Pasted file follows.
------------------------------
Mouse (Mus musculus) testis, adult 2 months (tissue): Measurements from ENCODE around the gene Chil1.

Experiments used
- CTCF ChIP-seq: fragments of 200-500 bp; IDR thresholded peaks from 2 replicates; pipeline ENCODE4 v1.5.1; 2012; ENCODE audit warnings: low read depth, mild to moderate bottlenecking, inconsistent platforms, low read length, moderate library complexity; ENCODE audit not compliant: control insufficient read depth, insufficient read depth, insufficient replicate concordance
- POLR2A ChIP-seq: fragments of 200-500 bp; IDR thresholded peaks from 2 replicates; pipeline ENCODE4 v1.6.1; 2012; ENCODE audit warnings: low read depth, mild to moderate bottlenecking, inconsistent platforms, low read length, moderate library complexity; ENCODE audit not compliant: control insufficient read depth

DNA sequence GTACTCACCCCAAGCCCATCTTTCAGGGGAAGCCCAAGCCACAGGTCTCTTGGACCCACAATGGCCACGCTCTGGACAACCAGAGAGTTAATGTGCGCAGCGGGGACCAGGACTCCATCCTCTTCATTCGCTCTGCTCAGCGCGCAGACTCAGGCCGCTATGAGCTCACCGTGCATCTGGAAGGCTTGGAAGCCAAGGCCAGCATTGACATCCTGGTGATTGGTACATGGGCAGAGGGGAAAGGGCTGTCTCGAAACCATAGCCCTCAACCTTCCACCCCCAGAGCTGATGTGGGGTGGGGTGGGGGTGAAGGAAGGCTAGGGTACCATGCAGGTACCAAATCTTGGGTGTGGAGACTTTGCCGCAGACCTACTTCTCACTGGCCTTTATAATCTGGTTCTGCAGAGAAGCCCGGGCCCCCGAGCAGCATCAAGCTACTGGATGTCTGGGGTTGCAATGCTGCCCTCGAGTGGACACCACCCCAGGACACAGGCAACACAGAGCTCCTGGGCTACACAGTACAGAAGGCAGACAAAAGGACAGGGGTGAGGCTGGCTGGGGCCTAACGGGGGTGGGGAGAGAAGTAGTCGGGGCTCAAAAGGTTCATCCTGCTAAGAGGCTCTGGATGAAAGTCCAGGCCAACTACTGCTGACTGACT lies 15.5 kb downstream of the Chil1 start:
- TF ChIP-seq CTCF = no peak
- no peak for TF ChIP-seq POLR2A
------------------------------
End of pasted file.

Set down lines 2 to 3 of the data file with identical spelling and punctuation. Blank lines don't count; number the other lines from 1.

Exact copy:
Experiments used
- CTCF ChIP-seq: fragments of 200-500 bp; IDR thresholded peaks from 2 replicates; pipeline ENCODE4 v1.5.1; 2012; ENCODE audit warnings: low read depth, mild to moderate bottlenecking, inconsistent platforms, low read length, moderate library complexity; ENCODE audit not compliant: control insufficient read depth, insufficient read depth, insufficient replicate concordance